Read the second blog in this three-part series.
Mobile services deliver new audiences not found online or in print. That is why applications are so appealing. Most mobile phone users access email, update social networking sites, and read the news on their smartphones, as well as on their PCs and laptops. In fact, a North American Techno graphics® Benchmark Survey found that of 25,616 US adults with cell phones, 23% of respondents use their phones and PCs to access email, instant message friends and family members, and send pictures.
Mary Cook at Call Center Demo & Conference 2012:
Session 603: The Impact of Customer Service in the Smartphone Age. Communications are converging. Mobile is in. Smartphones are changing the way that people receive and react to information. With this in mind, do you know today’s mobile customer? They’re 84 million strong and they’re counting on you to communicate with them through text, web and self-service voice. In this session, Mary Cook will explore how contact centers are evolving to integrate mobile communications into their strategies, processes, and technologies. Take away ideas on how you can incorporate mobile experience strategies and communications into your contact centers.
Today’s consumer is on the go more than ever before. There are demands on their time, and few people want to waste precious minutes waiting for a customer service representative to answer their questions. Mobile users want to access the information they need around the clock. They don’t want to have to rearrange their schedules just to reach a live agent. That’s why mobile opportunities are important. They can be multichannel, cross-channel, or mobile-only, with their sophistication growing over the course of this evolution.
The provision of a seamless, highly integrated, and interconnected experience among or across three or more channels makes the perfect multichannel strategy. Most mobile content is basically the same as a PC, but viewed on a smaller screen. Therefore smartphones, tablets, eReaders, TVs, and portable media devices should be considered when designing browser-based offerings, because most mobile users own and access more than one type of device.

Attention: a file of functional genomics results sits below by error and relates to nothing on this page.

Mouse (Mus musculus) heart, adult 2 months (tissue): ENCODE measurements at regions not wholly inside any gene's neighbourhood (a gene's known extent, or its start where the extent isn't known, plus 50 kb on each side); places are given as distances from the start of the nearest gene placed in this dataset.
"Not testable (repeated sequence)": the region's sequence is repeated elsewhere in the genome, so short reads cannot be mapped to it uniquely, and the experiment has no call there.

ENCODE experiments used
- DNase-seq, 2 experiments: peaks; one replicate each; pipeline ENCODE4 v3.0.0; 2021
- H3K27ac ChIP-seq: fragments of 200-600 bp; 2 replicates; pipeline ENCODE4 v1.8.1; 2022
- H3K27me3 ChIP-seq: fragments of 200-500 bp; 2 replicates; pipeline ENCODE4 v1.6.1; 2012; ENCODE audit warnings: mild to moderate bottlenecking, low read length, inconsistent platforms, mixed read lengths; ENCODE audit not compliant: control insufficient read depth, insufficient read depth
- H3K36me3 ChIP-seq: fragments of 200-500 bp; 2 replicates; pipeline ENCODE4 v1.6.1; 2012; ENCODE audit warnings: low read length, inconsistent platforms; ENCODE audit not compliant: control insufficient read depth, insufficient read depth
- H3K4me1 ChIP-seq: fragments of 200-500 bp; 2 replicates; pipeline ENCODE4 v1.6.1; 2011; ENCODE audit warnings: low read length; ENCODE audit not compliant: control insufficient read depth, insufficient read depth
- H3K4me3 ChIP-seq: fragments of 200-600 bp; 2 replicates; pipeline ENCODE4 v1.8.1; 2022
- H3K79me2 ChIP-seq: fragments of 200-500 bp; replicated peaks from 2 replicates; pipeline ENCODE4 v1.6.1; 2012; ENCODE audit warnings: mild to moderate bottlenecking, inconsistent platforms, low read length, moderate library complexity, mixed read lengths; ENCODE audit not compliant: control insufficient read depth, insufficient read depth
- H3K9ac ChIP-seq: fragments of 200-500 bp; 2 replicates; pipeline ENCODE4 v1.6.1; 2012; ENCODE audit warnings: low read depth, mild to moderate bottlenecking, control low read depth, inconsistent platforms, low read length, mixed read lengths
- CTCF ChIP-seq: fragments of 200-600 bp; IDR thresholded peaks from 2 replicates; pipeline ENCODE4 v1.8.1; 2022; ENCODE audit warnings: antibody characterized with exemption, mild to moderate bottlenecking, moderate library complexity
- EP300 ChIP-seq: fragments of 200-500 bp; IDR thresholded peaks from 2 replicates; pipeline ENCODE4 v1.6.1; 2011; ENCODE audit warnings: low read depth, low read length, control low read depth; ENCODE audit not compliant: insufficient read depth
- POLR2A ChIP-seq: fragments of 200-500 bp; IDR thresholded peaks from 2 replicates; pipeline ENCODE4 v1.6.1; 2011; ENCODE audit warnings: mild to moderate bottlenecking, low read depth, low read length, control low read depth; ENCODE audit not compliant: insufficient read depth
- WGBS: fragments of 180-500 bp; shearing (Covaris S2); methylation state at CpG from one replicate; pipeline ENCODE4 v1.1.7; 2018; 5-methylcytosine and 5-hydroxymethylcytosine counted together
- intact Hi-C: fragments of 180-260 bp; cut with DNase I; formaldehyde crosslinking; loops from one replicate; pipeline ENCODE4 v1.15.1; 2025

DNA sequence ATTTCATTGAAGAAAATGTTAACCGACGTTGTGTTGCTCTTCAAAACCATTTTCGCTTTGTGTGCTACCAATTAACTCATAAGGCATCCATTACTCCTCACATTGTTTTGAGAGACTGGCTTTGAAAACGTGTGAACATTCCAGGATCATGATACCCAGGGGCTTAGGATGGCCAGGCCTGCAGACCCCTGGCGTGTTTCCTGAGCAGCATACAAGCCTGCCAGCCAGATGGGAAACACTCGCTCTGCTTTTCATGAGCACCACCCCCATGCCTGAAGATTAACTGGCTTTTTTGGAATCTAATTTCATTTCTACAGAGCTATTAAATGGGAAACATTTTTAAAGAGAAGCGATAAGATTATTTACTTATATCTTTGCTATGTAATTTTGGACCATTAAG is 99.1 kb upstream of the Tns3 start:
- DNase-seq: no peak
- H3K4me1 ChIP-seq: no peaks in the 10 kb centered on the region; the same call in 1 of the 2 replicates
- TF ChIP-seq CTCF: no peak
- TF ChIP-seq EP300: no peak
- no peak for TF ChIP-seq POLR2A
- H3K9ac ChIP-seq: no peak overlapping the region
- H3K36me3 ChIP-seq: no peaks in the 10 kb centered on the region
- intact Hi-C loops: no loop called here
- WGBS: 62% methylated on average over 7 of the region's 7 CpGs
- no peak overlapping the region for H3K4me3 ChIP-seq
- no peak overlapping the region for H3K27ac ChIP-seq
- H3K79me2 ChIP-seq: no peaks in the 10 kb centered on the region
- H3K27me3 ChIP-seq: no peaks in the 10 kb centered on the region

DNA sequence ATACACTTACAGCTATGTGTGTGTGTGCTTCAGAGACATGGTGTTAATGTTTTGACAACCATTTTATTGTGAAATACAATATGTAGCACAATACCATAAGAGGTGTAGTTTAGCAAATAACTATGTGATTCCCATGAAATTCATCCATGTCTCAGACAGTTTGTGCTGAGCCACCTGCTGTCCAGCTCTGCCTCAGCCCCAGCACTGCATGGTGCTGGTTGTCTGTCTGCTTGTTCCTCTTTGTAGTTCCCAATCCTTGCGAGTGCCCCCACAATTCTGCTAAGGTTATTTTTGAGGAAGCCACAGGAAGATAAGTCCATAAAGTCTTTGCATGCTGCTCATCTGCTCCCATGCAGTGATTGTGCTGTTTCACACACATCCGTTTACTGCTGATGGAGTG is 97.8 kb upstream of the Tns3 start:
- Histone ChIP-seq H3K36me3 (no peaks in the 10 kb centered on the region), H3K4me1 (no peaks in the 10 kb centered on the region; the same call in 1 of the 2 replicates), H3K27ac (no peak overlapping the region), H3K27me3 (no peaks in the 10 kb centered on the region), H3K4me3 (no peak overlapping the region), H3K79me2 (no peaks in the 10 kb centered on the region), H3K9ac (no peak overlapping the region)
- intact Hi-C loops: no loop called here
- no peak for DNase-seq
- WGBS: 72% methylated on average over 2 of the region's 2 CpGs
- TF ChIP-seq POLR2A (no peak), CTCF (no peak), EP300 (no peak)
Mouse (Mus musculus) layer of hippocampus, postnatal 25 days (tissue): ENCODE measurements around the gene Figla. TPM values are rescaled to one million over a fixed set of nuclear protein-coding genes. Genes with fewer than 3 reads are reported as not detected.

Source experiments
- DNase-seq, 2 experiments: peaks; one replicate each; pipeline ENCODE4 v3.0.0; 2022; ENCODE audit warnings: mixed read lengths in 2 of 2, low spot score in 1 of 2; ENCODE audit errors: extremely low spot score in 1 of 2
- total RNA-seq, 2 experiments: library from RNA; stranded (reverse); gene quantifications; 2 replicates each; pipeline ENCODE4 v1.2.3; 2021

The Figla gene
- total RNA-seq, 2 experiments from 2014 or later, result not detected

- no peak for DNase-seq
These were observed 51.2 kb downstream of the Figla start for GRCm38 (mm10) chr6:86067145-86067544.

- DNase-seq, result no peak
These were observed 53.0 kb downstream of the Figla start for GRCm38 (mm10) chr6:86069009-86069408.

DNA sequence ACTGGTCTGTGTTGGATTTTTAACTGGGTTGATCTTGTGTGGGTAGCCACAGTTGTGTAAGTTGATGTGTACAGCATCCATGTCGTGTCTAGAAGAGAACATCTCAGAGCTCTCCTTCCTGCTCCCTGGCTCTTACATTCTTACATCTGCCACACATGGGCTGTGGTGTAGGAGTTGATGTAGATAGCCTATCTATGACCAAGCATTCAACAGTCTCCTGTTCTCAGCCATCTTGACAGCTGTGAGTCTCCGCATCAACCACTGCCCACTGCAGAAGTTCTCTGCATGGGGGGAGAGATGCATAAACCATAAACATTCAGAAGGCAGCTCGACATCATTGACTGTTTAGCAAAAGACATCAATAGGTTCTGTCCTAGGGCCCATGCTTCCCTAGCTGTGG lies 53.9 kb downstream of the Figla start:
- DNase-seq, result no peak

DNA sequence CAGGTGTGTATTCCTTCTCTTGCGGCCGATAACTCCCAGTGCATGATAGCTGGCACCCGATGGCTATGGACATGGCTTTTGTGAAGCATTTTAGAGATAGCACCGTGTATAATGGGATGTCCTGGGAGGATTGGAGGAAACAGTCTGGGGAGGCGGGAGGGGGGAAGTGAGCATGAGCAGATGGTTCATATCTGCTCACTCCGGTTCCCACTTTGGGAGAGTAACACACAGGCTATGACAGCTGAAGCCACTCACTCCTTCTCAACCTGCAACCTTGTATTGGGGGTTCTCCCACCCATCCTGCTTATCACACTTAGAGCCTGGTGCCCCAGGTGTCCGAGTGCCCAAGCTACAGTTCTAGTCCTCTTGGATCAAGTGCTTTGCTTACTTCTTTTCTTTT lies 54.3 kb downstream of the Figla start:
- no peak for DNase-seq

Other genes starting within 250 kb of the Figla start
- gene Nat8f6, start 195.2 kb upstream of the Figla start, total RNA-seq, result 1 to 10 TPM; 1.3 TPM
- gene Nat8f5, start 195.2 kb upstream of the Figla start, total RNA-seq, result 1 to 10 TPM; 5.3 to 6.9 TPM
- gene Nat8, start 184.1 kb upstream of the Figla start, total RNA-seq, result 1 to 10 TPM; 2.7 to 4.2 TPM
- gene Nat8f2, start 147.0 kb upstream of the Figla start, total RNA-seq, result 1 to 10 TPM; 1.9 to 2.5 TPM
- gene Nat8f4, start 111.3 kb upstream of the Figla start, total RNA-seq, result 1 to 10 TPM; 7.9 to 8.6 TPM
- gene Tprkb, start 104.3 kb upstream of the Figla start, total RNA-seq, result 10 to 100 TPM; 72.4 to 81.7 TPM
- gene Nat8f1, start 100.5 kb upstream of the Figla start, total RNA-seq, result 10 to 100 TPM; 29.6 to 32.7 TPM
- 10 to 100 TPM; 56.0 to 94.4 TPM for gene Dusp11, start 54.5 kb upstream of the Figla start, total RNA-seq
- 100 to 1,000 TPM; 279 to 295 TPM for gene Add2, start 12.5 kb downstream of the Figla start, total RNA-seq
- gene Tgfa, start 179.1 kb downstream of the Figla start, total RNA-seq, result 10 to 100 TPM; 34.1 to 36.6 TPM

Cross-channel uses two channels to deliver a service. It can also drive the use of one channel through another. For example, coupons and daily deal applications can help drive business to websites, as well as to brick and mortar stores. This helps to increase sales, boost profits, and create a favorable impression of the business. Cross-channel services should drive higher engagement, encourage activity in another channel, allow single account access and synchronized content from multiple devices, let customers choose the most convenient channel, cut through clutter where immediacy is valued to drive action, and enhance the level of service by combining two or more channels.
Some experiences and services, like portable cameras, GPS, accelerometers, and gyroscopes, can only be used on a mobile device. eBusiness professionals use mobile devices to change how customers and employees engage with a business, product or service. Mobile-only services have the potential to improve the accuracy of information and simplify processes using images, simplify the discovery and use of information, make media richer and available in new places, replace physical devices, and leverage device features to create new services.
As you can see, mobile services are revolutionizing the way that businesses interact with customers. Without having sound mobile strategies in place, companies risk losing business because they are ill-equipped to deal with customer complaints in a timely and efficient manner. By making use of cross-channel and multichannel opportunities, they increase customer satisfaction by making the experience easy to use and seamless for all mobile device owners.
Mary Cook is Call Center Practice Manager for the Varolii Corporation.
firstname.lastname@example.org. www.varolii.com. @callcenterdr. Read Mary's blog.